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Apple Security Update Fixing QuickTime Vulnerabilities

Guest post from Rodrigo Branco, Director of Vulnerability and Malware Research at Qualys

Apple just released an advisory addressing 17 security flaws in QuickTime Media Player. The update is rated critical as several of the fixed vulnerabilities can be used to achieve "Remote Code Execution". One of the critical vulnerabilities addressed is CVE-2012-0671, which I discovered and reported to Apple earlier this year.

How was the vulnerability discovered?

I found the vulnerability by manually investigating and reverse engineering the binary code of QuickTime and created a fuzzer to cover specific portions of the Apple media formats. In this particular vulnerability, QuickTime does not parse .pct media files properly, which causes a corruption in the module DllMain through a malformed file with an invalid value located at offset 0x20E. In my testing I used QuickTime Player version 7.7.1 (1680.42) on Windows XP SP 3 – PT_BR, but most likely other versions on Windows affected as well.

A PoC repro01.pct is available for interested parties and was shared with Apple on February 22, 2012 to help them locate and fix the problem.

What does this vulnerability mean?

If you use QuickTime, attackers can take total control of your machine through this vulnerability, which is triggered by playing a malicious media file that uses overly large values in the PCT image format. A typical attack would embed such a file into a webpage and use social engineering to drive users into viewing the page. So far, there have been no reports of attackers exploiting this vulnerability yet.

To put this into context, QuickTime is used by 61% of all internet enabled PCs, including 49% of all Windows PCs and 98% of all Apple computers (numbers courtesy of Qualys BrowserCheck). Even if you don’t use QuickTime by default to play movies and videos, it can be used as the media player for the PCT format on all web browsers, including Chrome, Safari, Internet Explorer and Firefox.

All users, consumers and businesses alike, should download the security update as soon as possible since simply browsing to a malicious web page on any web browser can activate this vulnerability. If you’re not sure whether your QuickTime plug-in is updated, you can use Qualys BrowserCheck, a free service, to check if you need to download the update.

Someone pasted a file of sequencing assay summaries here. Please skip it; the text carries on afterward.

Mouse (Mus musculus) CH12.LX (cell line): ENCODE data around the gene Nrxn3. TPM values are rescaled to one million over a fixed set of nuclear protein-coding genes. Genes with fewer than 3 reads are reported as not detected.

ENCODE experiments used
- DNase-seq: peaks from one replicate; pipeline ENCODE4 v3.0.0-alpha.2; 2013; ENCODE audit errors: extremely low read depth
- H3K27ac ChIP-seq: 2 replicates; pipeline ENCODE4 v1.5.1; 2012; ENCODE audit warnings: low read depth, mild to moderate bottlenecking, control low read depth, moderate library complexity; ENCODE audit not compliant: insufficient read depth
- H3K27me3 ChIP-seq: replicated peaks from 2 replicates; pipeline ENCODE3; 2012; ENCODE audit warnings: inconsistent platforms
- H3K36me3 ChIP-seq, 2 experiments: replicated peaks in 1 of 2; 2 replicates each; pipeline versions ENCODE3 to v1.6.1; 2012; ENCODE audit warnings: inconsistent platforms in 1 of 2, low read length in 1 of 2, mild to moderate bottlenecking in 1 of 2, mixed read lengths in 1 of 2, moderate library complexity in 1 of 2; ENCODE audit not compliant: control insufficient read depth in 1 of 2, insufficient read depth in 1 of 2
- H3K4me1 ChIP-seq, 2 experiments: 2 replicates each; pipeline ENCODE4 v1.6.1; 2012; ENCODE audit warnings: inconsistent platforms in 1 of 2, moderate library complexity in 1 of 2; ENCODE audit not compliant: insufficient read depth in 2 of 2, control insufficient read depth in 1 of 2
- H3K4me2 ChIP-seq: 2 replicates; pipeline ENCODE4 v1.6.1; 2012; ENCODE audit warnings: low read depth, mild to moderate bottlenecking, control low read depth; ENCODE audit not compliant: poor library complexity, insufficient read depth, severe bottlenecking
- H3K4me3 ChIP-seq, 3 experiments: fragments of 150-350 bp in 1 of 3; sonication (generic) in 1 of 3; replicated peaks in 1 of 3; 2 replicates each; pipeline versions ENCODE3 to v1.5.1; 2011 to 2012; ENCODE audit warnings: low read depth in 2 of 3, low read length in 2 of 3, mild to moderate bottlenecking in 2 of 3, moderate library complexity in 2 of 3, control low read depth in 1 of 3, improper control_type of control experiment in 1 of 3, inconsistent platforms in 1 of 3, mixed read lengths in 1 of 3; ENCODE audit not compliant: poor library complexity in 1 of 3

Throughout the whole process, Apple was very professional in handling this issue and provided constant status updates upon my request. It was great to see a company of Apple’s size taking a proactive role to ensure that their software and their users are protected from major vulnerabilities like this one.

A detailed advisory can be accessed at

May Patch Tuesday 2012

This month, Microsoft released seven bulletins, three critical and four important, that addressed a total of 23 vulnerabilities. MS12-029 is the bulletin that should be highest on the list for most organizations, as it can be used to gain control of an end-user’s machine without requiring user interaction. The bulletin provides a patch for a vulnerability in the RTF file format that can be exploited through Microsoft Office 2003 and 2007. It is rated critical because simply viewing an attached file in the preview pane of Microsoft Outlook is sufficient to trigger the exploit.

MS12-034 — addressing 10 vulnerabilities — is the second critical bulletin, and it applies to the broadest selection of Microsoft software this month. Here’s some background to help to understand why: In December of 2011 Microsoft issued bulletin MS11-087, which patched a vulnerability in the TrueType Font handling in win32k.sys DLL that had actively been exploited by the Duqu malware. After the fix was delivered, Microsoft’s internal security team started an effort to identify further occurrences of the vulnerable code in Microsoft’s other software packages and found multiple products that contained the flawed code. MS12-034 now provides the patches necessary to address these "Sons of Duqu vulnerabilities," together with a number of other security fixes (9 CVEs) that were bundled into the same files. Please note that we are not aware of any malware currently exploiting this issue. See Microsoft’s SRD blog for a good summary of their internal engineering process.

MS12-035 is the third critical bulletin and addresses a flaw in XBAP, a Microsoft browser based application delivery format. It is probably the least urgent bulletin to install, as it can only be exploited without user interaction by an attacker that sits in the Intranet zone of the target. Since June 2011, with the MS11-044 bulletin, Windows has changed its behavior from simply running an XBAP application to asking the user (via a popup window) whether it is ok to execute the application, which provides an additional layer of security. However, similar to our recommendation for Java, we advise users to completely disable XBAP to improve the overall robustness of your installation.